Ever noticed how similar the Three of Wands looks to the Two of Wands? If you’re using the Rider Waite Smith or derivative tarot deck, that is.
So what’s the difference between these two cards? Let’s dive into their tarot card meanings!
Today’s post will compare two quite similar cards: the Two of Wands and the Three of Wands. Some people have trouble distinguishing how to interpret these tarot cards. Going over some essential differences between the cards will help us understand both of them better and be able to give better tarot readings when these cards come up.
Let’s take a look at 4 essential differences between the Two and Three of Wands. Watch the video or read on below!
Similarities between the Two and Three of Wands
First, you’re not alone if you have trouble interpreting these two cards differently. They look quite similar! They are both in the suit of wands, obviously, and next to one another in the numerical sequence. So you’re not off base at all for being a little confused by them.
Also, both the 2 and 3 of Wands depict a lone figure standing next to multiple wands, holding on to just one of them. The figures in both cards are similarly looking out into the distance.
So what’s the deal? What are the different interpretations or messages of these two tarot cards that look so similar?
The key is in noticing some essential differences between them. Let’s examine four of them now.
Difference #1: Setting or Location
The setting, or where we are located in the card, is different in these two cards.
In the 2 of Wands, the figure is still at home. They are in the safety of their castle.
The figure in the 3 of Wands, however, is not at home. This figure is standing at the edge of a precipice, looking out into the ocean.
So what does this difference tell us about these cards?
If you draw the 2 of Wands, you’re still in your comfort zone. You’re not necessarily being called to take drastic action yet, but you are being invited to start looking ahead, pondering your next move, and planning your eventual action.
If you draw the 3 of Wands, your intuition might be trying to nudge you out of your comfort zone. You are being invited to muster up some courage and venture into unfamiliar, uncharted territory.
Difference #2: The Globe
Another interesting difference that helps us tell the 2 and 3 of Wands apart when one of them comes up in a reading is the globe in the Two of Wands.
The figure in the Two of Wands has a globe in his right hand. Now, a globe isn’t actually the world or adventure or travel. It’s merely a representation or model of those ideas. So, we can consider the globe representing a model, vision, or idea. Something you’re just dreaming up and cooking up.
And since tarot tells a story in sequence, the 3 of Wands naturally comes after the 2 of Wands. First comes the dreaming and planning phase in the 2 of Wands, and then the 3 of Wands is acting on those dreams – turning plans into action, dreams into reality.
Difference #3: How Much Red
In the Two of Wands, the rich, bright, passionate red color is only in the figure’s hat. In the Three of Wands, however, he is decked out in a fully red robe.
So what does this difference in imagery tell us?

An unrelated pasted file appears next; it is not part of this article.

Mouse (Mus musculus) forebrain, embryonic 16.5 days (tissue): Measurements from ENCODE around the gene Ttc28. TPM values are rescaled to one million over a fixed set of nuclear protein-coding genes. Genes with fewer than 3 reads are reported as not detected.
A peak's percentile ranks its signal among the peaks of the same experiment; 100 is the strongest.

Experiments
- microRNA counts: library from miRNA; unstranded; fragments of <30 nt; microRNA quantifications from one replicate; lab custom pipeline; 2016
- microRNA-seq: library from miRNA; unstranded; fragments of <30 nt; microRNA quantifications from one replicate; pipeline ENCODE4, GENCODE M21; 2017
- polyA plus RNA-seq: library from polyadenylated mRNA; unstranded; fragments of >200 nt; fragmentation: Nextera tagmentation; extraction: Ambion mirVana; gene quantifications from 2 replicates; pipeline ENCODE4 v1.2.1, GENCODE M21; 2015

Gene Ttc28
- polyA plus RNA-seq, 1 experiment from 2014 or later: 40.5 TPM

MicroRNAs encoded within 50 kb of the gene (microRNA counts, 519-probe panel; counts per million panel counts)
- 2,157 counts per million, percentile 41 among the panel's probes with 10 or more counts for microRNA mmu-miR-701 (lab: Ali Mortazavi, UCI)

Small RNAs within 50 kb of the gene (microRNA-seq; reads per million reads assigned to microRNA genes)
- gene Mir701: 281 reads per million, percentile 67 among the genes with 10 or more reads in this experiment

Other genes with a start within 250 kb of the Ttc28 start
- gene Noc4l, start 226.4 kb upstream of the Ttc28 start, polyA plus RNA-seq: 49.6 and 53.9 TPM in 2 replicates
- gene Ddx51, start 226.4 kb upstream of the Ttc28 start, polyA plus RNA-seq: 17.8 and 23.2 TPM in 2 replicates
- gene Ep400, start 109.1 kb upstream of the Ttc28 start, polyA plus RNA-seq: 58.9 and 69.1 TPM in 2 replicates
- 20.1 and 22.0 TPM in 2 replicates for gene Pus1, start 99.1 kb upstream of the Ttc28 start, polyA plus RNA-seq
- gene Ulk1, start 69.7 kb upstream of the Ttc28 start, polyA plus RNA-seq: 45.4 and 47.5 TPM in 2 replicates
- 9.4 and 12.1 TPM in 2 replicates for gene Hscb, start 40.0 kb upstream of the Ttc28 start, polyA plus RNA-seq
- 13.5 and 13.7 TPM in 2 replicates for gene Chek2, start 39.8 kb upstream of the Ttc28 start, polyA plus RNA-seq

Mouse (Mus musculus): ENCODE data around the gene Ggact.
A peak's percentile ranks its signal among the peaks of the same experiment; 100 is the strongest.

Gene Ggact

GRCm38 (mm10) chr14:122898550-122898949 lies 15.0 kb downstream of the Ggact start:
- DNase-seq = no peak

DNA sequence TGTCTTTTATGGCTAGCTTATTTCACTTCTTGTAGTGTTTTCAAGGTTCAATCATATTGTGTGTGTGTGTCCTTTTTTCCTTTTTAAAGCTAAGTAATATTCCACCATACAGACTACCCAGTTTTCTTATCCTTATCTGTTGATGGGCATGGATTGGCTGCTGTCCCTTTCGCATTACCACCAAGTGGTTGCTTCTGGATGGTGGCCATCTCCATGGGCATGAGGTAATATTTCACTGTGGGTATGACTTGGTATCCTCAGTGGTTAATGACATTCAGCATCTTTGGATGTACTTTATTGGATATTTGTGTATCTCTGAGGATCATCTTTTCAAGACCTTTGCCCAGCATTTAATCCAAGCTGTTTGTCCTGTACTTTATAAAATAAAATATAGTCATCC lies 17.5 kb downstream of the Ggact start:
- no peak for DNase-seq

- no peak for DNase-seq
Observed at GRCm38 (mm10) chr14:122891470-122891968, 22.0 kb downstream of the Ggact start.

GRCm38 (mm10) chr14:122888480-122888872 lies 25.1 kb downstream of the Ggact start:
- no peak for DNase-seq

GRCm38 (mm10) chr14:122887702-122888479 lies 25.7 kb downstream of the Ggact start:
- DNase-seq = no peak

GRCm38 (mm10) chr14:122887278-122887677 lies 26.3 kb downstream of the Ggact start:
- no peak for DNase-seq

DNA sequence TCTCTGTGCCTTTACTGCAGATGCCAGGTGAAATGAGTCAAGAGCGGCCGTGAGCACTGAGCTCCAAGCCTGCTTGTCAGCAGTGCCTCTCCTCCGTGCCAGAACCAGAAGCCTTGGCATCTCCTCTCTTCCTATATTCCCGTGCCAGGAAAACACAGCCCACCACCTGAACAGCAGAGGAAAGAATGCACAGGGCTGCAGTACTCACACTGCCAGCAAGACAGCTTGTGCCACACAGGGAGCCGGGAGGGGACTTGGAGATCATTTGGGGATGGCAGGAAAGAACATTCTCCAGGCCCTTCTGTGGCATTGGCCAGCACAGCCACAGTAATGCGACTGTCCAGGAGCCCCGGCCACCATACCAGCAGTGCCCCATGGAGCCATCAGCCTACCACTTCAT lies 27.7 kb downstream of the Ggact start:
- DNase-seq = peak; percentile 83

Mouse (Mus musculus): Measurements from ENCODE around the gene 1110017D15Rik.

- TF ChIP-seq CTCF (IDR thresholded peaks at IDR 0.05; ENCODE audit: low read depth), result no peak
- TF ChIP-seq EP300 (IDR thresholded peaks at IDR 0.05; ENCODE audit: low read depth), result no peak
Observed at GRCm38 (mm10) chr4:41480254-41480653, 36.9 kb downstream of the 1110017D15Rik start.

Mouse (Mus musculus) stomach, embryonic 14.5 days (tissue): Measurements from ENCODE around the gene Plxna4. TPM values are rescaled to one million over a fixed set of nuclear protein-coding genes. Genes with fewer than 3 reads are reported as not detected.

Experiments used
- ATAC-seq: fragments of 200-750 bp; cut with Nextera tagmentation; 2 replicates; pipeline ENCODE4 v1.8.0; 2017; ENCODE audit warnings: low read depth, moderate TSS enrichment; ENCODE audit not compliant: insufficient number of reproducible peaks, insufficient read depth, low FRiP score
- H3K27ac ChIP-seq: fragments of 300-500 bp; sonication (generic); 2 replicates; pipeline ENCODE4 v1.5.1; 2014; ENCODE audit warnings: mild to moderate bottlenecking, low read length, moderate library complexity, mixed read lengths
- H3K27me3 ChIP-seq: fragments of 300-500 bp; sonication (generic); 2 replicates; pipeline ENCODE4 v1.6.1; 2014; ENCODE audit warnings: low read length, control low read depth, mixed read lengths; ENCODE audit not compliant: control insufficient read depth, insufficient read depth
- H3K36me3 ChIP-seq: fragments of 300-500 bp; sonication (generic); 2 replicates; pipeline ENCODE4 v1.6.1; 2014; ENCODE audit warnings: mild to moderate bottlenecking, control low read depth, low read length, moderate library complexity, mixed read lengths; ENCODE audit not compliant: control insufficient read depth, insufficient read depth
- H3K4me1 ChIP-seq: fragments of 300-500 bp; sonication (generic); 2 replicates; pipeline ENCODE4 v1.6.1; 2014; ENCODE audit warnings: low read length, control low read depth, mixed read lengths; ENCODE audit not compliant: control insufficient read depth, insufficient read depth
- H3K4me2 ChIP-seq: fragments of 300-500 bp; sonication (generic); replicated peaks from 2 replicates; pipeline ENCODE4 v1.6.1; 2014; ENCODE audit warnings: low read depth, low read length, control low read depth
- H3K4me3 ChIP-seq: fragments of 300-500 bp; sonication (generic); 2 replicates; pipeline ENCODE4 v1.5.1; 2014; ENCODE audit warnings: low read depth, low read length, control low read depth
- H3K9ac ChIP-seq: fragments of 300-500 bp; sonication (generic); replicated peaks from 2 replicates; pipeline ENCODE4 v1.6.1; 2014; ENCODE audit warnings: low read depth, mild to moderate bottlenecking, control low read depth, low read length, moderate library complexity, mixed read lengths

Red is a power color. It’s a color of passion and action. If red is only on the hat of the 2 of Wands figure, it makes me think he is full of passionate visions and ideas (a mental realm represented by the color red). But he’s not actually ready to fully embody and step into those passionate plans yet.
But, as the sequence of the Wands continues to the next card, the 3 of Wands, we learn that the next obvious step is to stop planning and actually start acting out your beautiful vision.
A lot of people – myself included – tend to stall in Two of Wands energy. I love the planning and brainstorming phase. It’s making all my beautiful plans a reality that tends to be a challenge for me! Let me know in the comments below if you’re like that too!
Difference #4: Which hand is the wand in?
Another difference I noticed between the 2 and 3 of Wands is which hand the figure is using to hold his hand.
In the Two of Wands, the figure is holding the wand in the left hand, while the figure in the Three of Wands has the wand in the right hand.
In many cultures, socially and spiritually speaking, the right hand is considered the dominant, or active, hand while the left is considered the non-dominant, or passive, hand. I grew up learning that you “give” with your right and you “take” with your left. You see this in a lot of magical practices as well. You charge a candle or other magical tool with your right hand, yet you receive the healing powers of, say, a crystal, by holding it in your left.
This varies from culture to culture, so if this doesn’t resonate you with or goes against your beliefs or customs, that’s okay! Feel free to disregard it. I am not here to say one culture of system of belief is “more correct” than the other.
But if we follow this line of thinking, here’s what further information it can helps us gather from the 2 and 3 of Wands tarot cards:
Since the wand is in the left hand of the 2 of Wands figure, this card is more passive – the figure isn’t quite ready to take action.
The figure in the 3 of Wands is in a more active, powerful pose because the wand in that card is in the figure’s right hand.
The value of studying tarot imagery
Pretty neat how deep we can go with our interpretations just by studying the imagery in front of us, right!? That’s why studying tarot imagery – rather than memorizing tarot keywords – is always the way to go with tarot!
If you want a complete course on tarot that dives deep into tarot card imagery and how to learn the cards without having to robotically memorize key words, you’ll love my self-paced online tarot course, Read Tarot Today. Click on the image above to check out all the details and see if it’s right for you.